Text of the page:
Introduction Work is good for you, but chronic pain can have a negative impact on a person’s life including their ability to work. However there are significant economic costs associated with worklessness and therefore it has been advocated that returning people to work, or retaining those that are still in work, should be a major outcome of healthcare. This has traditionally not been the case and evidence questions the ability of healthcare clinicians to provide appropriate return-to-work (RTW) input to and support. Prior to presenting to pain clinics, patients may typically have accessed various aspects of healthcare over a significant period of time, but little is known about the previous RTW input this population may have received and, as such, whether they expect such input as part of their pain management. The purpose of this study is to explore the experiences and expectations of RTW input in people, of working age, who have chronic pain. Methods A qualitative approach using thematic analysis was used. Individual semi-structured interviews were conducted with a purposive sample of 5 participants of adult working age, recruited from a hospital-based pain clinic. The participants were at various stages of their engagement and management with the service from recently assessed to having completed a pain management programme. The sample included those not employed and employed including one currently on sick leave, but about to return. Interviews were transcribed and coded, then analysed for themes. Results Three emergent main themes, with relative sub-themes, were identified: ‘Influence of health condition’ with ‘diagnosis and ‘knowledge and understanding’ sub-themes; ‘Drivers of RTW input' with ‘health professionals’ and ‘the participant’ sub-themes; ‘Services and processes’ with a ‘Link between health, JobCentres and employer’ sub-theme. Generally participants reported little or no appropriate RTW input from their GP or previous contact with physiotherapy. They did not also expect to receive RTW input from the pain clinic, although all subsequently did receive some form of RTW input, which may have been due to their previous negative experience. Conclusions The participants in this study report experiencing little or no RTW input from health professionals. Any attempt to access RTW input and actually engage in returning to work was initiated and driven by the individual. Possibly as a result of these experiences, the participants were therefore not expecting to receive RTW input through the pain clinic. This is despite the research evidence and associated recent policy/legislation changes advocating that RTW input should be a priority. Further research to explore the reasons why RTW input does not still appear to be a priority for health professionals, especially GPs, would be useful.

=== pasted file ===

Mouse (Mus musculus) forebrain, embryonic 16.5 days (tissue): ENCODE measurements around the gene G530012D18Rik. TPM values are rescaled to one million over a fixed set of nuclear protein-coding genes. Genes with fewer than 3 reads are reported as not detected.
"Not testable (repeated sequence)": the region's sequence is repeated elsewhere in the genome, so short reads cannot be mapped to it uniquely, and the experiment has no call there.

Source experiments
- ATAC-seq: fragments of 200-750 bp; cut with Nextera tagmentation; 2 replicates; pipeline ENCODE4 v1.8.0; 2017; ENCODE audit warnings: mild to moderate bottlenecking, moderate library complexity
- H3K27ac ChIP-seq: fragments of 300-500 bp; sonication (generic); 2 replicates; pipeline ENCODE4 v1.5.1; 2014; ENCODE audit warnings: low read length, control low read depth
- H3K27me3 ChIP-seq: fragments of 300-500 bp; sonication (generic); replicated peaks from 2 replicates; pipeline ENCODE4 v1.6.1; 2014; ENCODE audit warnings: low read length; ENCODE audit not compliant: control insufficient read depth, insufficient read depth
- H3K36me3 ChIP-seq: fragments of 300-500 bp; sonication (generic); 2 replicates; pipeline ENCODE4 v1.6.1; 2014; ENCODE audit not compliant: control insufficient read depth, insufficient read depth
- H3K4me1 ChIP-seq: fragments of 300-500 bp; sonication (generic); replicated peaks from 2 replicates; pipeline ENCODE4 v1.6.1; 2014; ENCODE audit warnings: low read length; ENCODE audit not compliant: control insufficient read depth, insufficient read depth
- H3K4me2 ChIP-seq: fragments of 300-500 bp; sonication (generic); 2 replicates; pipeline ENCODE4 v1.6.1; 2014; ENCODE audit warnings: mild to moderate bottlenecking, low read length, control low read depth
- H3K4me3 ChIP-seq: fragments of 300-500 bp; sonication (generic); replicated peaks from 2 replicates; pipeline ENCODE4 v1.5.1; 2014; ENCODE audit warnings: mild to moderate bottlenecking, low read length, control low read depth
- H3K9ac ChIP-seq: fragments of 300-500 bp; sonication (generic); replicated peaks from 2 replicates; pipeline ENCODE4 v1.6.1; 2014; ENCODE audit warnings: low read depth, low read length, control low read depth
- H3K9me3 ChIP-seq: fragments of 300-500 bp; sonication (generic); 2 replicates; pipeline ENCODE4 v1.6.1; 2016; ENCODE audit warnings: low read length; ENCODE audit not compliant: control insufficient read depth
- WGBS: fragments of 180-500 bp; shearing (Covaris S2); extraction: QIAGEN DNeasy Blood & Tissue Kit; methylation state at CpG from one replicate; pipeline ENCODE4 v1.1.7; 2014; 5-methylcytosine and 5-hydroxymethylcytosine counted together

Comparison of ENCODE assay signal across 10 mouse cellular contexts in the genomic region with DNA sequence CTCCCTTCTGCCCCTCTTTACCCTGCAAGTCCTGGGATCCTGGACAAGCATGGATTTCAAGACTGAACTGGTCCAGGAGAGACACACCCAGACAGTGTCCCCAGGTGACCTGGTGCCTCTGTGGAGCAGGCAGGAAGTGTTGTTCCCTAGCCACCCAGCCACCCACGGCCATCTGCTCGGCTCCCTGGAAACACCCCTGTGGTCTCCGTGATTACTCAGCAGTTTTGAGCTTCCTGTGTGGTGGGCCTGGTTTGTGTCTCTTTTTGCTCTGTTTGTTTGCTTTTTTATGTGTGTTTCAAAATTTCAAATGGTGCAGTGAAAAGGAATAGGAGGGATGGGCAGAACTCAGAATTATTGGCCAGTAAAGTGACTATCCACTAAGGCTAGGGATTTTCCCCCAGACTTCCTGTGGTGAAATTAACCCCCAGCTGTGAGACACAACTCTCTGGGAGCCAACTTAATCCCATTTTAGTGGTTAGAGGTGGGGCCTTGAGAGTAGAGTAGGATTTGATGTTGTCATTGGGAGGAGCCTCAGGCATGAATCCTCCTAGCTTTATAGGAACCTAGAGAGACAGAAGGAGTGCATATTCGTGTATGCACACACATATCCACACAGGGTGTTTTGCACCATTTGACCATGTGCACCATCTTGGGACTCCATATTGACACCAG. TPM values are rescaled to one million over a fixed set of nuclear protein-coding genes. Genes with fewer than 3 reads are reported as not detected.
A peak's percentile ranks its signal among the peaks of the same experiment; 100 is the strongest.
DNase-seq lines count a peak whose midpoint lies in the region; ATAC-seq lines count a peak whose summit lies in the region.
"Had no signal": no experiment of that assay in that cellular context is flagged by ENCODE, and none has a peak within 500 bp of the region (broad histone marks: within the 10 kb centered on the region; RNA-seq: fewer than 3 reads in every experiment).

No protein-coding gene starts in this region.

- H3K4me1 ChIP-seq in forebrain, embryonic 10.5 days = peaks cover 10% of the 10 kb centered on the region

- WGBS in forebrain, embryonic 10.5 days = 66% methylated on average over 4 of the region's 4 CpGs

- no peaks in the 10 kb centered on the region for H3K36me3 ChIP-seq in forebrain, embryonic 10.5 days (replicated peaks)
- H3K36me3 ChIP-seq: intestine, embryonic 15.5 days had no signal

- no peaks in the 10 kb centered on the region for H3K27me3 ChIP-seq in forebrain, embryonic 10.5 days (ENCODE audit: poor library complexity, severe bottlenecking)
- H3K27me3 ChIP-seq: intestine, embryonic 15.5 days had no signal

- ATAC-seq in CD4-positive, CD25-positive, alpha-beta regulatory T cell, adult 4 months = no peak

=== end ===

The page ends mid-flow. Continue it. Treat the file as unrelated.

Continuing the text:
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School of Health Professions